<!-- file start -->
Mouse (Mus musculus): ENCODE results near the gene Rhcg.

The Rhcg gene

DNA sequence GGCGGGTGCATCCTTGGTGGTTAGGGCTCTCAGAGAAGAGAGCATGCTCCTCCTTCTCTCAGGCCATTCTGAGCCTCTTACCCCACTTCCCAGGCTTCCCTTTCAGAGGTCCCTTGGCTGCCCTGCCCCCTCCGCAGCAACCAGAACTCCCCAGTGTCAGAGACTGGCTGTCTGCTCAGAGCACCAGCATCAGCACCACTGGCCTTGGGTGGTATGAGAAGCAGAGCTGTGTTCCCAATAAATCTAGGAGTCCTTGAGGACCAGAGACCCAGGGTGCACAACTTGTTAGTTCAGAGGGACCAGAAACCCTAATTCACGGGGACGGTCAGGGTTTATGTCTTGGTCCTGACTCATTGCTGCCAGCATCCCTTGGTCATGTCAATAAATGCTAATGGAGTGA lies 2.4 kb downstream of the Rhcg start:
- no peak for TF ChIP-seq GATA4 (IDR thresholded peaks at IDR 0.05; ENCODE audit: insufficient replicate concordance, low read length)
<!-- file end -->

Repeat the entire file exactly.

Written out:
Mouse (Mus musculus): ENCODE results near the gene Rhcg.

The Rhcg gene

DNA sequence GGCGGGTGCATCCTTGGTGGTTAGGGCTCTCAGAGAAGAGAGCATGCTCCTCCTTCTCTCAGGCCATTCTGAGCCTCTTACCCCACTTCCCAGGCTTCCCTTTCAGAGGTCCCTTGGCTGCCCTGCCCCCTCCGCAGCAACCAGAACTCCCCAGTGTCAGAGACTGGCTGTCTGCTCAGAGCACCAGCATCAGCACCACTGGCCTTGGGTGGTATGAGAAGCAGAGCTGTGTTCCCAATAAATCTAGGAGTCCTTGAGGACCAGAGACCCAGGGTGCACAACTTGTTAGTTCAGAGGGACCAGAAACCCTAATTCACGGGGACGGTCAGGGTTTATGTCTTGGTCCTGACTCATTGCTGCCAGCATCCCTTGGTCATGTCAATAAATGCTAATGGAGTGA lies 2.4 kb downstream of the Rhcg start:
- no peak for TF ChIP-seq GATA4 (IDR thresholded peaks at IDR 0.05; ENCODE audit: insufficient replicate concordance, low read length)